business plan

The Essential Dos and Don’ts of Writing a Business Plan

Latest posts by Aaron Beashel (see all)

Successful business plan creation involves a certain set of rules you should follow closely for maximum results. Check out the following dos and don’ts to help you in writing an engaging business plan that increases the chances of your proposal being accepted by interested investors.

Business plan to-dos

  1. Open up with a clear storyline

First impressions really count. While this may sound like a cliché, it can’t be stressed enough. You will absolutely need to grab your client’s attention and never let it go.

In one sentence, provide a reason why potential clients or investors should take a look at your business plan in the first place. Then, create a clear and concise storyline around that reason and supplement it with important facts and details about your business. It doesn’t have to be too long, or you risk losing interest right from the start. Trim it at least twice so it’s distilled down to the barest elements.

  1. Understand market demand

More often than not, entrepreneurs develop a business idea because they notice a missing piece of the market.

Therefore, think about what “gap” your product or service can fill and the proposed solution for it. Do your share of work and understand the micro-economic environment so you can create a coherent piece. Impress your clients with your wealth of knowledge, and they’ll think you went the extra mile to partner up with them.



  1. Be realistic

It’s OK to provide estimates in your plan. There will always be contingencies that can throw off anticipated figures. Provide a financial forecast and gather convincing evidence to back up your numbers, involving advisers, suppliers, equipment, managers, employees and distributors.

Make it presentable without becoming overly complex and bogging down the whole proposal. A few charts, graphs or infographics can lay out the key details.

  1. Lay out the risks

If there’s one thing entrepreneurs often forget when writing business plans, it’s to address specific concerns investors or clients may have. Therefore, it’s of utmost importance that you list key concerns and address each of them in a compact, yet satisfactory manner.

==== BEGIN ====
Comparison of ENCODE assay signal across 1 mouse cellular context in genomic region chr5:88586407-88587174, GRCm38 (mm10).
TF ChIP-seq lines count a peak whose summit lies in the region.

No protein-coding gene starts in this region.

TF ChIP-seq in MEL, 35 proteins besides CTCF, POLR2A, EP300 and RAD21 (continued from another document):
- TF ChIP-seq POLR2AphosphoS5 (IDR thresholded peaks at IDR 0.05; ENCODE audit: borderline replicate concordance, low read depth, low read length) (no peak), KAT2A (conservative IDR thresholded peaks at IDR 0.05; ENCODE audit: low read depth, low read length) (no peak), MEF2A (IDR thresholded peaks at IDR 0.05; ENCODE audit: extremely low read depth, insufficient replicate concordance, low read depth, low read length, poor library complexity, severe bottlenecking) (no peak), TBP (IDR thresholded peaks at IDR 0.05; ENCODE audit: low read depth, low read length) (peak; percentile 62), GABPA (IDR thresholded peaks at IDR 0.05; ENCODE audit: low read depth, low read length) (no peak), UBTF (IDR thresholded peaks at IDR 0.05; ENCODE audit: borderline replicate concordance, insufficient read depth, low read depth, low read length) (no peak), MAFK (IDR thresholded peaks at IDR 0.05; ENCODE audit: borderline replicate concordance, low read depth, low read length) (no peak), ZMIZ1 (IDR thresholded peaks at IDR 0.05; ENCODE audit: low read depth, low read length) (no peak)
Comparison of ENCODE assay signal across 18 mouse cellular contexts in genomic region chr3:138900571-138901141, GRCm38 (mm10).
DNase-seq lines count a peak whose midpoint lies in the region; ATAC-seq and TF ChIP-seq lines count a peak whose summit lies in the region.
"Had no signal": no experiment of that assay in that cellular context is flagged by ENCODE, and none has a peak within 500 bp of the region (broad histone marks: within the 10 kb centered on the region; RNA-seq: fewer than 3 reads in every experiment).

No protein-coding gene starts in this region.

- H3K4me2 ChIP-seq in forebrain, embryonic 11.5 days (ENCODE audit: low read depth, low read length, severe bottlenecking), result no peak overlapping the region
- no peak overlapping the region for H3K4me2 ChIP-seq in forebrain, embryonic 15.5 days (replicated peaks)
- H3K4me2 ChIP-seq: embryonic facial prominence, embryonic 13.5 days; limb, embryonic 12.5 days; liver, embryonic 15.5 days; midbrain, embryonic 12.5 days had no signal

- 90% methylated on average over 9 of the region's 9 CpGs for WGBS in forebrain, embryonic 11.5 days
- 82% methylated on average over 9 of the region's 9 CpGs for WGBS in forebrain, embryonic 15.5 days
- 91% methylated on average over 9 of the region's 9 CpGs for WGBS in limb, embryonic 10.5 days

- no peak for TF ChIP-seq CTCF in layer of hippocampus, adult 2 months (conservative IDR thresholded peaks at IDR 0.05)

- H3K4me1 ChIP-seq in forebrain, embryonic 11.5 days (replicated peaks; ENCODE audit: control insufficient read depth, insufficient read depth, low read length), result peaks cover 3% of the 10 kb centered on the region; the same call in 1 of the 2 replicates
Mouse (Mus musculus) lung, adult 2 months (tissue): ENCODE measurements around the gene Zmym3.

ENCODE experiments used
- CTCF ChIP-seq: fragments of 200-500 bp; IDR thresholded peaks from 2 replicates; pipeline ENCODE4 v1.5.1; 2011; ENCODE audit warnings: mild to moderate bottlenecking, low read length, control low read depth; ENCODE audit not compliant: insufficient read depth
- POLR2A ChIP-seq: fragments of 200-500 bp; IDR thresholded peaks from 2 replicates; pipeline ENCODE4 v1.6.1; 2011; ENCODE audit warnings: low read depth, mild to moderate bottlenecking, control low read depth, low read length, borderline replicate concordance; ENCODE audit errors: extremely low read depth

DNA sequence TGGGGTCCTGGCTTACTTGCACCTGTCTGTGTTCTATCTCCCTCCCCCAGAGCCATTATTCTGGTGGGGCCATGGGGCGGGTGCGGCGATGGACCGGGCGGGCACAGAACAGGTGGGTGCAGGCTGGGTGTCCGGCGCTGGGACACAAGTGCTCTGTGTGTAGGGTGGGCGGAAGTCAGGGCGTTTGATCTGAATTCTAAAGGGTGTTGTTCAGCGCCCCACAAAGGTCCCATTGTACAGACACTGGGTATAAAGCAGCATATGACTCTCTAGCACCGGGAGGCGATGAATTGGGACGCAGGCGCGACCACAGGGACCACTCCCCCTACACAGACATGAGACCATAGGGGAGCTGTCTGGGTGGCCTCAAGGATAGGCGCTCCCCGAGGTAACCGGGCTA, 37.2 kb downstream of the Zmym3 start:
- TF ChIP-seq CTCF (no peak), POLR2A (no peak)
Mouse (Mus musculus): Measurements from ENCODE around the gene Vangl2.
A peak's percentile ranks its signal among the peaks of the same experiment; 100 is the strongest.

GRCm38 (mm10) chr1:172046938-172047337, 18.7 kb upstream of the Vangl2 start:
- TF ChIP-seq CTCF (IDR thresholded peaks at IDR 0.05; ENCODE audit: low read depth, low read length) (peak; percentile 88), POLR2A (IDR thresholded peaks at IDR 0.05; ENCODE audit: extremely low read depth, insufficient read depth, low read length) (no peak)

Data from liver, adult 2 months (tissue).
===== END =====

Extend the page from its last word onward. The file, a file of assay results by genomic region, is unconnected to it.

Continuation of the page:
Risks are always part of entrepreneurship, so why omit them from your proposal? Impress your potential investor or partner by addressing any issues directly and analytically. For example, what are the risks associated with the niche of your business? Or with the industry overall? How about the competition? Or market demand and resource deployment? Then, follow up those questions with your action plan. How will you protect yourself against those risks? How can you mitigate them or even profit from them?

Again, make it simple enough that the answers can be understood in a minute or two. Use graphics or charts for maximum absorption and comprehension.

  1. Make them see why you’re worth it

You’ve now created a business plan that you’re 100 percent confident in. Have you included a section that speaks about the big picture of your business?

If not, do so by answering the following questions:

  • What sets your business plan apart from others?
  • How is your proposal competitive and advantageous for the investor?
  • How can you generate favorable returns for you and the investor?

Business plan don’ts

  1. Forgetting your audience

The purpose of writing a business plan is to connect with your investor and make your intentions known. Write for the intended audience with the tone, voice and content that they’ll understand. In other words, know your target audience!

Your business plan’s language should be geared toward the client, whether they are an investor, a potential client or a banker. When necessary, come up with verbiage that’s distilled down to the basics for those with little knowledge or experience of your segment or product. Minimize jargon and industry terms and simplify. The rule of thumb is that the fewer technical terms you can use, the better.

Keep in mind that you’re writing to a person and not a machine, so don’t cram in too much information.


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  1. Being too slow to act

Time is of the essence in the startup world. When a great idea hits, don’t wait. Jot it down on a notepad, a laptop or your phone. Once you’ve come up with the concept, sit down and start working on the business plan.

The longer you wait, the more momentum you lose and with it, your drive and passion deplete. Don’t be too slow to get things rolling and devote your time and energy to getting started on your business plan.

  1. Ignoring the competition

There will always be competition, but you can use it to your advantage. You can learn from your competitors by observing what they do right and areas in which they could improve. Assume that your business plan is completed and you’re ready to set your plan in motion. How would competitors react to it, and what would your strategy be?

Come up with an additional plan on how you’ll react in turn, and what you can do to offset those things. This will show your potential investors and future clients that you’ve thought about every possible angle and always strategize one step ahead.

Keep the above dos and don’ts in mind when writing up your business plan and you’ll be off to a great start. Remember, if you put the effort and hard work in at the start developing your business plan, you’ll have a track to follow (and update) as you start up your dream business.

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